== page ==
NOW WHAT TO DO - Posted by Question Guy

Posted by Zach on June 01, 2007 at 21:25:48:

Can you refi them and get some better terms seeing the ltv has dropped? Email me for more help with this.

NOW WHAT TO DO - Posted by Question Guy

Posted by Question Guy on June 01, 2007 at 21:07:54:

I purchased 10 duplexes in a Fayetteville Arkansas 2 years ago. The bank financed 100% of the acquisition and the units have increased in value by over 20%. However, the rent doesn’t quite cover the note,insurance, and tax payments, as well as operational costs. The amount varies but I"m around 15% short monthly. Making up the monthly delta is becoming a challenge and I’m not sure how much longer I can hold on.

Can someone recommend some options to deal with this situation?

Sell eight keep 2 - Posted by monoplyplayer

Posted by monoplyplayer on June 07, 2007 at 19:31:57:

If you are correct at values you can sell 8 and Keep 2 and have great cashflow…

However not likely to be a marketable item if values have increased 20% But yet origianl debt amount is not supported by RENTS…

Are rents Under market considerably? If not then Refi to more favorable term is probably best move…

Good luck

Re: NOW WHAT TO DO - Posted by Finance Guy

Posted by Finance Guy on June 04, 2007 at 07:04:06:

You stated that you had financed these using 100% LTV? Your rates are probably very high and probably have MI, am I correct?

Re: NOW WHAT TO DO - Posted by Penny

Posted by Penny on June 02, 2007 at 16:50:32:

In addition to the previous posts, you could look to reduce expenses. You could also sell some or all, then reinvest your equity into something more profitable.

I would suggest that you lay out a month by month recovery plan that includes the previous post suggestions plus looking at realistic ways you can reduce your operating expenses.

In order to make the 15% negative monthly cash flow turn to black, you need to a) increase revenue, b) decrease expenses, c) any combination of a and b. Since this won’t happen overnight, you would want to estimate how much more bleeding will occur before turning things around, assuming the turnaround is possible. This estimate, plus your previous monthly loss totals, is your cash investment in these properties. Once turned around, will the cash on cash return satisfy your investment goals?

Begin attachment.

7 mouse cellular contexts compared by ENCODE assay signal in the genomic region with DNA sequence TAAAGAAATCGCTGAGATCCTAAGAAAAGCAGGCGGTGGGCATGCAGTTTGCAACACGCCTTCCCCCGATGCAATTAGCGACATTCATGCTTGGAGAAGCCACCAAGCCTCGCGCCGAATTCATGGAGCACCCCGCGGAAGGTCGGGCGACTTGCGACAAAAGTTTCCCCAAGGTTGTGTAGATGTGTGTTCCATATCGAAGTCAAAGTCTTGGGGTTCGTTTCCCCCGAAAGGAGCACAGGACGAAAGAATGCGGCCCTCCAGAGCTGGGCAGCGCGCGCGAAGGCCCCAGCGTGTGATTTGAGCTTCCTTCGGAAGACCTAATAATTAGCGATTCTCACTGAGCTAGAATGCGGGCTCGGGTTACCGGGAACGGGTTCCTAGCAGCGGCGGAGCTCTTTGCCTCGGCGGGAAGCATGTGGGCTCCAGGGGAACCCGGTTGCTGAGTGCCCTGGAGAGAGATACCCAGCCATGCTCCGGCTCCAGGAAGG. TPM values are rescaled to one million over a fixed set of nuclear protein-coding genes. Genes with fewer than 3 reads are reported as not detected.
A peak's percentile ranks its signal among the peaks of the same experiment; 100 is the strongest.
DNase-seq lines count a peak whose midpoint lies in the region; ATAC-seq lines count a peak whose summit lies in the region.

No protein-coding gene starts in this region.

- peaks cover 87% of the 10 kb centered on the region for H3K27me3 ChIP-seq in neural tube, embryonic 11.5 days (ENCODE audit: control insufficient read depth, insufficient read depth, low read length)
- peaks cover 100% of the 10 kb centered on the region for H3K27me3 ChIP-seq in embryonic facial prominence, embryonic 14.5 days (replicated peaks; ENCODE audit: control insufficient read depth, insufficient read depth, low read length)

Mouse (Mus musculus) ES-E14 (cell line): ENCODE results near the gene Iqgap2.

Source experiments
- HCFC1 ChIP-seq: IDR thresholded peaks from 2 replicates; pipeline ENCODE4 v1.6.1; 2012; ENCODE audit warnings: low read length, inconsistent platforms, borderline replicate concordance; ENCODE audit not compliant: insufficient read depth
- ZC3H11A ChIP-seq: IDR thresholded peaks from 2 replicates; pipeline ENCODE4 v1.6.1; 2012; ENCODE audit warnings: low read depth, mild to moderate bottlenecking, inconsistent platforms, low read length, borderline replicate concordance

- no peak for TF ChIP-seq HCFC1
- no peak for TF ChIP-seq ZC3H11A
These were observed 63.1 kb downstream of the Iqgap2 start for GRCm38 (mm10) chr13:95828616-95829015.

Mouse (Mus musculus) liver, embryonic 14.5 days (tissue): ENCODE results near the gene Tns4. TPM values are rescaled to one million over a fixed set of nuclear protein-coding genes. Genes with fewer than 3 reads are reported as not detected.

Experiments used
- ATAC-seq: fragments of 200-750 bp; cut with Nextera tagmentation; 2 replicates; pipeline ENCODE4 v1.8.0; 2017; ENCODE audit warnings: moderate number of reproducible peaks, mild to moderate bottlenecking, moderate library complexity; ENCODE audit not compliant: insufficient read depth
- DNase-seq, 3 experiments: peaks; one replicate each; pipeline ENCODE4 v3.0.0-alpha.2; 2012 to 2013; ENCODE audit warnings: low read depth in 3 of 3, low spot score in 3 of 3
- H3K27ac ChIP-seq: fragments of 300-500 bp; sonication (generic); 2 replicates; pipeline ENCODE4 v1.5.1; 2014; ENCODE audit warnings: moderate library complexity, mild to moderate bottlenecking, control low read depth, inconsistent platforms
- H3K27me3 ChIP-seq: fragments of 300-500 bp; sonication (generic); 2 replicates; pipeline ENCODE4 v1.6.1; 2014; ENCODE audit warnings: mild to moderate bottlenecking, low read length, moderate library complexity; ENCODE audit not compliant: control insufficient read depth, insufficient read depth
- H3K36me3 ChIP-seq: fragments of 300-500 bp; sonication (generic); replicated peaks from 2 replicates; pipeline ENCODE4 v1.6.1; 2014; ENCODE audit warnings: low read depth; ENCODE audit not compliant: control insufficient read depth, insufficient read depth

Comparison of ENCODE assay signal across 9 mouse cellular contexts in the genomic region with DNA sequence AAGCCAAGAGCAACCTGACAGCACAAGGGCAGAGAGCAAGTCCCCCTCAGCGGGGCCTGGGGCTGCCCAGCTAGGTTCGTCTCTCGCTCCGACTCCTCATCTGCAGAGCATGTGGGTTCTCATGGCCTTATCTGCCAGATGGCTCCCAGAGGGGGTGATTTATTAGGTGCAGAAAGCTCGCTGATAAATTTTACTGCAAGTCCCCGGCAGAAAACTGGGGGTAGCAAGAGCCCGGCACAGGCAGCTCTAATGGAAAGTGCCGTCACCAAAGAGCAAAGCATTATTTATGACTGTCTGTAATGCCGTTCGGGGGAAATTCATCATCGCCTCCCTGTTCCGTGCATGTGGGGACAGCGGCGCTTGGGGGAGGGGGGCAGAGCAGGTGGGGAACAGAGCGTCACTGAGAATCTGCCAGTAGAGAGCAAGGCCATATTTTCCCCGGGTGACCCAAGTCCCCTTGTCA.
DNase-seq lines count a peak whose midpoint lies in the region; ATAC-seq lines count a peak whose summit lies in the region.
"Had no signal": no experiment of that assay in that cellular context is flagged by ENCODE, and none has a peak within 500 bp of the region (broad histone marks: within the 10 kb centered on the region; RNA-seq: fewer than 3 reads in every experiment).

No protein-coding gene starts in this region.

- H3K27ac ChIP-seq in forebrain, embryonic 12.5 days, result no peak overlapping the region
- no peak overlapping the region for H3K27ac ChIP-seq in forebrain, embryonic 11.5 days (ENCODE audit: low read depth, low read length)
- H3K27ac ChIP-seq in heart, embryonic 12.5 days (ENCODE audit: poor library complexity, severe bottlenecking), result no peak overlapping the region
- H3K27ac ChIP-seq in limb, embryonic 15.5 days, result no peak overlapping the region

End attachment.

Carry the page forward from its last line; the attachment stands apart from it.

I would also suggest analyzing the profit potential individually for each unit in this group of properties. If the rents are increased, financing terms improved and expenses reduced, do you still have a monthly deficit for that unit or does the profit meet your return criteria? Hopefully, most properties will be positive but a few may be negative - providing some quantitative guidance as to which to sell if you decide to do so.

Your plan should include projected rent increases and when they would go into effect, potential vacancy effects on income as a result of tenant turnover, expense reductions and when they would go into effect, etc. It should also include any upcoming major maintenance that can’t be deferred, as this will increase expenses and adversely affect your cash flow.

Lastly, I would suggest that you calculate your expected return on investment. Does it meet your expectations of return for the amount of effort you will put into this? The answer to that question should provide you with additional insight as to the sell versus keep dilemma.

Hope this helps - best of luck!

Re: NOW WHAT TO DO - Posted by mcole

Posted by mcole on June 02, 2007 at 09:47:13:

Could you raise the rents a little? If not, at least raise it on units as they go vacant and you re-rent them.

If need be, you could always sell a couple of units and use the profit to subsidize the remaining units for a while. And hopefully raise the rents before that runs out.